So, we’re now a month through the Batman Reborn ‘event’, it might be time to take stock of what’s been going on in the bat-titles ( I have of course reviewed a few of these titles here and here earlier…)
I’ve read all the ‘Batman Reborn’ titles except ‘Red Robin’, and it’s very obvious that despite the branding there is really no overarching ‘event’ going on at all here. Dini’s two titles are just unpleasant – Gotham City Sirens I dealt with before, but Streets Of Gotham is just as nasty in its own way, managing to combine mass-murder, child prostitution and continuity-wank into one perfectly horrible story.
I do wonder what on Earth happened to Dini. A couple of years ago his work on Detective was fresh and entertaining – fun, done in one superhero stories. But since around the time he started working on the egregious Countdown he has instead written some of the worst dreck I’ve ever read, and developed an obsession with Hush, a character that has not one single point of interest.
Meanwhile, the remaining title, Batman, is clearly the remedial readers’ title, as one would expect from a comic by Judd Winick and Ed Benes, with DIck Grayson explaining very clearly in words of one or two syllables everything that was implied by Morrison’s script for Batman & Robin#1 – that Batman is dead, that Dick Grayson is the new Batman, that he is not very happy about these things, and so on.
One could almost think that the new Bat-status had been set up specifically to educate superhero comics fans – “Look, this is what we call a good comic. GOOD comics can be recognised by having interesting stories, pictures which are nice to look at, and not leaving you feeling slightly soiled afterwards. THIS, on the other hand, is what we call a bad comic. In a bad comic, nothing happens that anyone could possibly care about, the women all look like stick figures with two circles drawn randomly in the chest area, and it makes you despair for the human race that anyone could possibly produce anything with such a grotesquely twisted moral tone. No, you CAN’T have the variant cover! BAD fanboy!” (smacks round the nose with a rolled-up copy of Gotham City Sirens)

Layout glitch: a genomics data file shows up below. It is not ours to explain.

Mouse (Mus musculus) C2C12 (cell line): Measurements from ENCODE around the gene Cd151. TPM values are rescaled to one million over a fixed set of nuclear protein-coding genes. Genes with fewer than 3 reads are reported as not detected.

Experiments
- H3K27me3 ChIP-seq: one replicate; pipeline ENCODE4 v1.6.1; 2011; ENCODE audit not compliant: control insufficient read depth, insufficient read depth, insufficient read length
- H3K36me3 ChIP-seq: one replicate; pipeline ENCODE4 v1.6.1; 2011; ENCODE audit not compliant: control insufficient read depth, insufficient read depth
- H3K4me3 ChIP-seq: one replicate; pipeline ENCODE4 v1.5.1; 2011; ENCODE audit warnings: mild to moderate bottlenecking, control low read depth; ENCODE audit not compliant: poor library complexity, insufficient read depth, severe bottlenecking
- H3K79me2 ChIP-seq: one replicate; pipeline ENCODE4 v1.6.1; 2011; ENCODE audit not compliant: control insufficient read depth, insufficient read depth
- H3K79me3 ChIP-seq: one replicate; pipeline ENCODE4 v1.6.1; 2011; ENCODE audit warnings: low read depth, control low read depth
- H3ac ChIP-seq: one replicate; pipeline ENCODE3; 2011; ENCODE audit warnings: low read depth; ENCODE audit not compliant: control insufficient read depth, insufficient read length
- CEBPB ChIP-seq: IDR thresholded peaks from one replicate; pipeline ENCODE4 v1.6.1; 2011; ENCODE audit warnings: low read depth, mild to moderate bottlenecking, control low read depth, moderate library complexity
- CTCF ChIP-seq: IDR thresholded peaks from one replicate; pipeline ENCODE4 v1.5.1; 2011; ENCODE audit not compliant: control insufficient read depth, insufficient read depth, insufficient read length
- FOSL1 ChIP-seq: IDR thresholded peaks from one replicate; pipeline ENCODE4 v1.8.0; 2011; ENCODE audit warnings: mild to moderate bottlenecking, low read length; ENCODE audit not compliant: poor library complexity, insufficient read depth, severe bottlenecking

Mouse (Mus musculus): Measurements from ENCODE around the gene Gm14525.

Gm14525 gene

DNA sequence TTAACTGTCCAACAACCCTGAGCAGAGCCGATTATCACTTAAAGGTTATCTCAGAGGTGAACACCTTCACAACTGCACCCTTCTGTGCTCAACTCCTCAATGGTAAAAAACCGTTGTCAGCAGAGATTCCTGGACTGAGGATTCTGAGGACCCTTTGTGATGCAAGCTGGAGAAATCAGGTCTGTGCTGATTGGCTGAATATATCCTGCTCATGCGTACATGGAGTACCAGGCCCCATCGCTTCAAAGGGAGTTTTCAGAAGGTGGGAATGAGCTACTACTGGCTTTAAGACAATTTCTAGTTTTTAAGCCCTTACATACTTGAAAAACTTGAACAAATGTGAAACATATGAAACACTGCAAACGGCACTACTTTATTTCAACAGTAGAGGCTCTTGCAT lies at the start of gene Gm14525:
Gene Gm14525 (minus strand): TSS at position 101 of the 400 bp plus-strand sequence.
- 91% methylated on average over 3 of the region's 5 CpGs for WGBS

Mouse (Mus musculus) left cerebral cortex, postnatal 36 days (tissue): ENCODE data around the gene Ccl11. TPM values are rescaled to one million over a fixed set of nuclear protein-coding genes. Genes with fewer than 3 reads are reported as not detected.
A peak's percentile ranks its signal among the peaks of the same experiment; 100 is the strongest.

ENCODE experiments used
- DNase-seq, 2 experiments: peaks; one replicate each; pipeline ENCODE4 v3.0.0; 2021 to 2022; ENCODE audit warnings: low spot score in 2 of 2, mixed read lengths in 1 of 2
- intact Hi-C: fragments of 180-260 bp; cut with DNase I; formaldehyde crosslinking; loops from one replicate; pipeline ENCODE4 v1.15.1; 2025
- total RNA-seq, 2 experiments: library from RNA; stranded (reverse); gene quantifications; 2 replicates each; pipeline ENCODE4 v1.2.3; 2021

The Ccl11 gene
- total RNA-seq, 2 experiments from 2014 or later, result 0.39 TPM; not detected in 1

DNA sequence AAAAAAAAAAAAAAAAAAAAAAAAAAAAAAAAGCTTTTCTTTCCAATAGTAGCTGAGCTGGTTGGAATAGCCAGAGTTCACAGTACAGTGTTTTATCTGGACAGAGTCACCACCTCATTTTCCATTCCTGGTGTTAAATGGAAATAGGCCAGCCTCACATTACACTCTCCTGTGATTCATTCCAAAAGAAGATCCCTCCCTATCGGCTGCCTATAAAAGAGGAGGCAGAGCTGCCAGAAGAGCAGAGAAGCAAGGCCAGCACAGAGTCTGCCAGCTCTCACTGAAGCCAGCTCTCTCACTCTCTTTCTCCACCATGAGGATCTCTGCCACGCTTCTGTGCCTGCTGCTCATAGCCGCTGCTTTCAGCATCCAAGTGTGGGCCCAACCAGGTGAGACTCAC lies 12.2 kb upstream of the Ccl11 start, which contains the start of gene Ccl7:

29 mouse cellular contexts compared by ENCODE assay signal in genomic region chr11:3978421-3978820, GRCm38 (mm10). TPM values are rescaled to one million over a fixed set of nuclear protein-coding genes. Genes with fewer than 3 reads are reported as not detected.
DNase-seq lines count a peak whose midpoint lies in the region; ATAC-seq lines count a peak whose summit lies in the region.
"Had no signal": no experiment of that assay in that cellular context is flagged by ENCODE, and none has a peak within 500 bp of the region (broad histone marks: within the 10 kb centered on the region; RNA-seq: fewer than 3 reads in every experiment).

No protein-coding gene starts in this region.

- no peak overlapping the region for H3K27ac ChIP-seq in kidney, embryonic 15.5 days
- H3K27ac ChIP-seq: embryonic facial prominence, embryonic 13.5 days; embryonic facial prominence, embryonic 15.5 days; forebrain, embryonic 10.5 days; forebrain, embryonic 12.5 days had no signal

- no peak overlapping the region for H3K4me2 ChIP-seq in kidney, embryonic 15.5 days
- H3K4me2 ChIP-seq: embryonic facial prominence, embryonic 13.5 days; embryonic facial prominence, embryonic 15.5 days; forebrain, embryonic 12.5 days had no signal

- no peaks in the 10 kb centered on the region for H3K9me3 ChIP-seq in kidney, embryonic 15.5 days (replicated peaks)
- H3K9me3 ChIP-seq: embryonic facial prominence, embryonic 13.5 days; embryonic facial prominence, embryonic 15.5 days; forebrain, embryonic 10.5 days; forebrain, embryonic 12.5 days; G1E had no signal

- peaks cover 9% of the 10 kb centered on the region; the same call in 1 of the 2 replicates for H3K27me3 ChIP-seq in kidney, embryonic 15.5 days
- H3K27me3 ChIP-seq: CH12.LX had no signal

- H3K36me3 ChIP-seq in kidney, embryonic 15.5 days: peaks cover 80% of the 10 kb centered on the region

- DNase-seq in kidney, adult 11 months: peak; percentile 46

One could think that at least, if one didn’t look through the comments on comics blogs. The comments to this post (I can’t link the comments directly, unfortunately) seem pretty typical – J.H. Williams’ art is “stagnant as the Dead Sea”, “confuses more than it clarifies”, “too hyper-realistic and stiff”, “tiresome” and “flashy show-off stuff that just distracts from the visuals”…
(Yes, that’s the J.H. Williams who does pages like this:)
So apparently the reaction of many superhero comic ‘readers’ when confronted with anything that might be called ‘good’ is to be scared and confused, because it makes things happen in their brain and that’s never happened before.
What’s particularly interesting is how much the two titles that might be called ‘any good at all’ rely on the quality of the art. Detective is a competent story with the best artist working in comics providing the art, while Batman And Robin is a very good story with the second-best artist working in comics providing the art. This is especially shown in Batman & Robin 2. This issue, the middle part of a three-part story, has very little in the way of plot, being almost all action, and most of that a fight scene, which provides a problem to reviewers like myself who can talk all day about writing but whose vocabulary for describing art stretches about as far as ‘pretty’.
It’s especially telling to compare this issue to anything from Morrison’s Bat-run from the last few years (other than the Black Glove story with Williams’ art) – the writing on those issues was just as good, but sometimes it was almost entirely unreadable, due to the artists not bothering with trivialities such as ‘telling the story’ or ‘drawing characters who look different from each other’. Here, even in a fairly story-light issue, the whole thing works, because Quitely’s ‘acting’ of the characters’ body-language and expression, and his layouts, and his staging, allow everything to move smoothly.
My favourite moment in the comic though shows what can be done by a good writer working within a superhero continuity. It’s the bit where Alfred talks to Dick about Dick’s ‘showbusiness’ background and tells him to treat Batman as a role. Not only does this work within the story, which is based in his background in the circus, while also illuminating things about Dick’s character, it also points to deeper things about Dick and Alfred’s relationship. Before becoming a butler, Alfred was an actor (under the stage name ‘Alfred Beagle’) and that shared ‘showbusiness’ background would be something Dick and Alfred would have shared, even though I’ve never seen it mentioned before in that context. So not only does it make sense that that metaphor would be one Alfred would think of, it illuminates their relationship by using a continuity point – but the story and that moment also still make perfect sense if you don’t know that.
That’s how continuity should be used – as something that adds resonance if you know it, but doesn’t detract if you don’t. Now, if only this ‘good comics’ thing would catch on…